It’s not all about hardware either. Game testing and driver validation actually has real money behind it at Intel. We’ll see how this progresses over time, but graphics at Intel today very different than it has ever been.

Despite the heavy spending on an on-die GPU, the focus of Sandy Bridge is still improving CPU performance: each core requires 55 million transistors. A complete quad-core Sandy Bridge die measures 216mm2, only 2mm2 larger than the old Core 2 Quad 9000 series (but much, much faster).

As a concession to advancements in GPU computing rather than build SNB’s GPU into a general purpose compute monster Intel outfitted the chip with a small amount of fixed function hardware to enable hardware video transcoding. The marketing folks at Intel call this Quick Sync technology. And for the first time I’ll say that the marketing name doesn’t do the technology justice: Quick Sync puts all previous attempts at GPU accelerated video transcoding to shame. It’s that fast.

There’s also the overclocking controversy. Sandy Bridge is all about integration and thus the clock generator has been moved off of the motherboard and on to the chipset, where its frequency is almost completely locked. BCLK overclocking is dead. Thankfully for some of the chips we care about, Intel will offer fully unlocked versions for the enthusiast community. And these are likely the ones you’ll want to buy. Here’s a preview of what’s to come:

The lower end chips are fully locked. We had difficulty recommending most of the Clarkdale lineup and I wouldn’t be surprised if we have that same problem going forward at the very low-end of the SNB family. AMD will be free to compete for marketshare down there just as it is today.

With the CPU comes a new platform as well. In order to maintain its healthy profit margins Intel breaks backwards compatibility (and thus avoids validation) with existing LGA-1156 motherboards, Sandy Bridge requires a new LGA-1155 motherboard equipped with a 6-series chipset. You can re-use your old heatsinks however.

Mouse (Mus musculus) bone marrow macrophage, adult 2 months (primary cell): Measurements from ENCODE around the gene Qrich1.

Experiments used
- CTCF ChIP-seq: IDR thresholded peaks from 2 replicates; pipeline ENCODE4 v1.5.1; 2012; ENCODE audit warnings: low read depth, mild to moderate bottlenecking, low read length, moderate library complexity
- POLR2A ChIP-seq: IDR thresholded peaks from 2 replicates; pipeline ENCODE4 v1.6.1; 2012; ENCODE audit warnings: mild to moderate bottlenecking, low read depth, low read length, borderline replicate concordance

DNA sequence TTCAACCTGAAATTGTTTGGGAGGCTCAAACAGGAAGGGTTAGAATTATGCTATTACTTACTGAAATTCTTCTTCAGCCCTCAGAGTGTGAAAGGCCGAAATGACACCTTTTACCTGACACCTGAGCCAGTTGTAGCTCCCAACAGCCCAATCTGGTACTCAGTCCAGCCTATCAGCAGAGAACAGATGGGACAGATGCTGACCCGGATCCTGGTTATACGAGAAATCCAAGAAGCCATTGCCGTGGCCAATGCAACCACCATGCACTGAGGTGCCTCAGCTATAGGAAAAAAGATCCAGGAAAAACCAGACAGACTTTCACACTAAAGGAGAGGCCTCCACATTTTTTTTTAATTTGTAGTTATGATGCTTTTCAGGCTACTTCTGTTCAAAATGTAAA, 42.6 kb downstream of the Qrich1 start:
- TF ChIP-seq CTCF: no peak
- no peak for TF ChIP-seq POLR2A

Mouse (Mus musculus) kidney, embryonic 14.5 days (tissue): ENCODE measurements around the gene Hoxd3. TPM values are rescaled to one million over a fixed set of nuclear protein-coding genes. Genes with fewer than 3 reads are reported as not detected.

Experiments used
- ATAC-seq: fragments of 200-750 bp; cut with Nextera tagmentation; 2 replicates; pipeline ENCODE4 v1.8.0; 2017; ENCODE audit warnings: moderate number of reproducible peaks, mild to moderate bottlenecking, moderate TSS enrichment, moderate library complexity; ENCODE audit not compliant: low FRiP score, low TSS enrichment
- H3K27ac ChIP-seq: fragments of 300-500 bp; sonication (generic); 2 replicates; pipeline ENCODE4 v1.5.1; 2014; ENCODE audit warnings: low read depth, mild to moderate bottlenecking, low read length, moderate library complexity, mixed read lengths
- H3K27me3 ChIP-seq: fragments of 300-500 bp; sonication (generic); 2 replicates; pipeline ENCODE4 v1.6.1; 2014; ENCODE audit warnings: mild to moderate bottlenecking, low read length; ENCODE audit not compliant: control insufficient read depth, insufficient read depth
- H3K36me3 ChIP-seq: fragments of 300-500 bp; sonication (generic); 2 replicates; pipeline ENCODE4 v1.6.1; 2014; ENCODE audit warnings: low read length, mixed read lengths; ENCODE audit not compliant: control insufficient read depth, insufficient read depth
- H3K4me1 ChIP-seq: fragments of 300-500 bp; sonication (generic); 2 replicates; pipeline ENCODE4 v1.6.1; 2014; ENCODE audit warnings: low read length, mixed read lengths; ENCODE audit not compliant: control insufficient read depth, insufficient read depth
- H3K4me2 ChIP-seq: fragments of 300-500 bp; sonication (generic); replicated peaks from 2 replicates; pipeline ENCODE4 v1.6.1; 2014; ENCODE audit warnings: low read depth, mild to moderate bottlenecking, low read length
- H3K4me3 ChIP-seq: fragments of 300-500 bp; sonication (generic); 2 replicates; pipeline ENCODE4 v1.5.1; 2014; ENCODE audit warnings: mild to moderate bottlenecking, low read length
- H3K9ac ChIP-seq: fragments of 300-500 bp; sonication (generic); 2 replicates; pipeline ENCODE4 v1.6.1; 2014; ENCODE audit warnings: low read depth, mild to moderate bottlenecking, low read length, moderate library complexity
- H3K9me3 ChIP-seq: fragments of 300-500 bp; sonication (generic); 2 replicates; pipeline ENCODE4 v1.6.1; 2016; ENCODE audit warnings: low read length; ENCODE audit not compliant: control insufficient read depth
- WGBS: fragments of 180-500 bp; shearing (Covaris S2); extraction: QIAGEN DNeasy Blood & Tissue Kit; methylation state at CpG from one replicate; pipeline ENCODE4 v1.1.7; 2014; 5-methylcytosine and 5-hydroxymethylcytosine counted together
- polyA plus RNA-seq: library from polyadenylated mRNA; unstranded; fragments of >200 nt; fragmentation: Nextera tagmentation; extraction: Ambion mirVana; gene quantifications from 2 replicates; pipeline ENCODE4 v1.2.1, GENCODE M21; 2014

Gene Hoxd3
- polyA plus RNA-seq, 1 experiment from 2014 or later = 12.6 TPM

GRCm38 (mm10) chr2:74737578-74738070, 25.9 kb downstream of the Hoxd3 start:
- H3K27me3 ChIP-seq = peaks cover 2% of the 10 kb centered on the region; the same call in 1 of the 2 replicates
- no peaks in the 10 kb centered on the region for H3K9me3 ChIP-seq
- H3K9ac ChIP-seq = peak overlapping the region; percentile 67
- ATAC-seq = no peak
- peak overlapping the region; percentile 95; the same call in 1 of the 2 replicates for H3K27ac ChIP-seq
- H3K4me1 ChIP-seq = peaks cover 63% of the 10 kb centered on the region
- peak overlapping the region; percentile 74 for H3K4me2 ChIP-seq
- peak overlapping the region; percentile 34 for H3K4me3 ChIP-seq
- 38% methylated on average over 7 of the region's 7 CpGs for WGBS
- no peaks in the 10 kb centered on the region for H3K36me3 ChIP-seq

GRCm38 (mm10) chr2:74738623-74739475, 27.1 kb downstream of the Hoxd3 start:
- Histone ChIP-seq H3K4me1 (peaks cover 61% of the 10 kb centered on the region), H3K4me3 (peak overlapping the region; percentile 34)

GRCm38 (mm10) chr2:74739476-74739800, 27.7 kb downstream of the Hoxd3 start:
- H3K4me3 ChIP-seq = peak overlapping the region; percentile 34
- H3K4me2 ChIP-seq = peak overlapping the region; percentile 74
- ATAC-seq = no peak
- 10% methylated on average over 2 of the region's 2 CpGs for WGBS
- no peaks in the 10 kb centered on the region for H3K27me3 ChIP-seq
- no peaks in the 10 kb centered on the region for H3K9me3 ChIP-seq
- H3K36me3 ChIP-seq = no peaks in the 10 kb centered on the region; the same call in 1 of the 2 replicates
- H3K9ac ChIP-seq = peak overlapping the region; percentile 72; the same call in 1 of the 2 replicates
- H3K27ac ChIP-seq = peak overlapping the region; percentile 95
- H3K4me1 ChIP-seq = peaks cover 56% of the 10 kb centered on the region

Clarkdale (left) vs. Sandy Bridge (right)

The new chipset brings 6Gbps SATA support (2 ports) but still no native USB 3.0. That’ll be a 2012 thing it seems.

The Lineup
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  • RagingDragon - Thursday, January 6, 2011 - link

    Agreed. I find the exclusion of VT-d particularly irritating: many of the overclockers and enthusiasts to whom the K chips are marketed also use virtualization. Though I don't expect many enthusiasts, if any, to miss TXT (it's more for locked down corporate systems, media appliances, game consoles, etc.).

    With the Z68 chipset coming in the indeterminate near future, the faster GPU on K chips would have made sense if the K chips came with every other feature enabled (i.e. if they were the "do eveything chips").

    Also, I'd like to have the Sandy Bridge video encode/decode features separate from the GPU functionality - i.e. I'd like to choose between Intel and Nvidia/AMD video decode/encode when using a discrete GPU.
    Reply
  • saikyan - Thursday, January 6, 2011 - link

    "perhaps we should return to just labeling these things with their clock speeds and core counts? After all, it’s what Apple does—and that’s a company that still refuses to put more than one button on its mice. Maybe it’s worth a try."

    I hate to sound like the resident Mac fanboy (I'm platform agnostic) but I want to point out: